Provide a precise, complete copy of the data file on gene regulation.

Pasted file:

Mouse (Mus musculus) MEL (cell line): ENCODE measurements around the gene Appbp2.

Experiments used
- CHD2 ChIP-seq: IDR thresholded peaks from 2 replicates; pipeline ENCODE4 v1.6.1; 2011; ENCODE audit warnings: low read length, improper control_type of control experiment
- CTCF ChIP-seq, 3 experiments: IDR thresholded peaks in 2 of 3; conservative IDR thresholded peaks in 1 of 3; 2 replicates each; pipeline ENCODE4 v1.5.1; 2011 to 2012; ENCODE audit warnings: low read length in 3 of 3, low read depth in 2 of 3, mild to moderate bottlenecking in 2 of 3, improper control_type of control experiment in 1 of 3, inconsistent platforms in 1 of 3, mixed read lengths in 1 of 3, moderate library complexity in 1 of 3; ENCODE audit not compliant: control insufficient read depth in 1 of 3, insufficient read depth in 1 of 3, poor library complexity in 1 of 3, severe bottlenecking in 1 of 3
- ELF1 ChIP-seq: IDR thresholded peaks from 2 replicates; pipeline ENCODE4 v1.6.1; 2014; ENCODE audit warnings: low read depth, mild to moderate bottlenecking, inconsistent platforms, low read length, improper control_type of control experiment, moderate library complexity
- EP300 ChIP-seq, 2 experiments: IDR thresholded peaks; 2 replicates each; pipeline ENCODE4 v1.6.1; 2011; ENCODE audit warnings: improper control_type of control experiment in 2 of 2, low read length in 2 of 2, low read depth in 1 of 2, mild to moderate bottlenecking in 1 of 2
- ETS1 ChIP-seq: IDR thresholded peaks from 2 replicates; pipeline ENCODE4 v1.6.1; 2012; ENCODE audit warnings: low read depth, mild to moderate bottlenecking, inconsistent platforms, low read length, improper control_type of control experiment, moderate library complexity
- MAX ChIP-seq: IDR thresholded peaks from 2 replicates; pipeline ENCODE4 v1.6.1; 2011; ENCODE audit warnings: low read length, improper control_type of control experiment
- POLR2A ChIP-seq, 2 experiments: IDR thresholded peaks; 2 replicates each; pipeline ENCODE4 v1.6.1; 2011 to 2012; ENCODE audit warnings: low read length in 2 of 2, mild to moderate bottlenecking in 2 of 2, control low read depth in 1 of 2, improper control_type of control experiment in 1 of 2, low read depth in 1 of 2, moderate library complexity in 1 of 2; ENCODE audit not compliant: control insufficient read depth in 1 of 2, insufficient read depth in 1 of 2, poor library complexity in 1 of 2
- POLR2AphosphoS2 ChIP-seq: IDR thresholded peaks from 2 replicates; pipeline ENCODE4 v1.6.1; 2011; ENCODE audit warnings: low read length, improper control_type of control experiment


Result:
Mouse (Mus musculus) MEL (cell line): ENCODE measurements around the gene Appbp2.

Experiments used
- CHD2 ChIP-seq: IDR thresholded peaks from 2 replicates; pipeline ENCODE4 v1.6.1; 2011; ENCODE audit warnings: low read length, improper control_type of control experiment
- CTCF ChIP-seq, 3 experiments: IDR thresholded peaks in 2 of 3; conservative IDR thresholded peaks in 1 of 3; 2 replicates each; pipeline ENCODE4 v1.5.1; 2011 to 2012; ENCODE audit warnings: low read length in 3 of 3, low read depth in 2 of 3, mild to moderate bottlenecking in 2 of 3, improper control_type of control experiment in 1 of 3, inconsistent platforms in 1 of 3, mixed read lengths in 1 of 3, moderate library complexity in 1 of 3; ENCODE audit not compliant: control insufficient read depth in 1 of 3, insufficient read depth in 1 of 3, poor library complexity in 1 of 3, severe bottlenecking in 1 of 3
- ELF1 ChIP-seq: IDR thresholded peaks from 2 replicates; pipeline ENCODE4 v1.6.1; 2014; ENCODE audit warnings: low read depth, mild to moderate bottlenecking, inconsistent platforms, low read length, improper control_type of control experiment, moderate library complexity
- EP300 ChIP-seq, 2 experiments: IDR thresholded peaks; 2 replicates each; pipeline ENCODE4 v1.6.1; 2011; ENCODE audit warnings: improper control_type of control experiment in 2 of 2, low read length in 2 of 2, low read depth in 1 of 2, mild to moderate bottlenecking in 1 of 2
- ETS1 ChIP-seq: IDR thresholded peaks from 2 replicates; pipeline ENCODE4 v1.6.1; 2012; ENCODE audit warnings: low read depth, mild to moderate bottlenecking, inconsistent platforms, low read length, improper control_type of control experiment, moderate library complexity
- MAX ChIP-seq: IDR thresholded peaks from 2 replicates; pipeline ENCODE4 v1.6.1; 2011; ENCODE audit warnings: low read length, improper control_type of control experiment
- POLR2A ChIP-seq, 2 experiments: IDR thresholded peaks; 2 replicates each; pipeline ENCODE4 v1.6.1; 2011 to 2012; ENCODE audit warnings: low read length in 2 of 2, mild to moderate bottlenecking in 2 of 2, control low read depth in 1 of 2, improper control_type of control experiment in 1 of 2, low read depth in 1 of 2, moderate library complexity in 1 of 2; ENCODE audit not compliant: control insufficient read depth in 1 of 2, insufficient read depth in 1 of 2, poor library complexity in 1 of 2
- POLR2AphosphoS2 ChIP-seq: IDR thresholded peaks from 2 replicates; pipeline ENCODE4 v1.6.1; 2011; ENCODE audit warnings: low read length, improper control_type of control experiment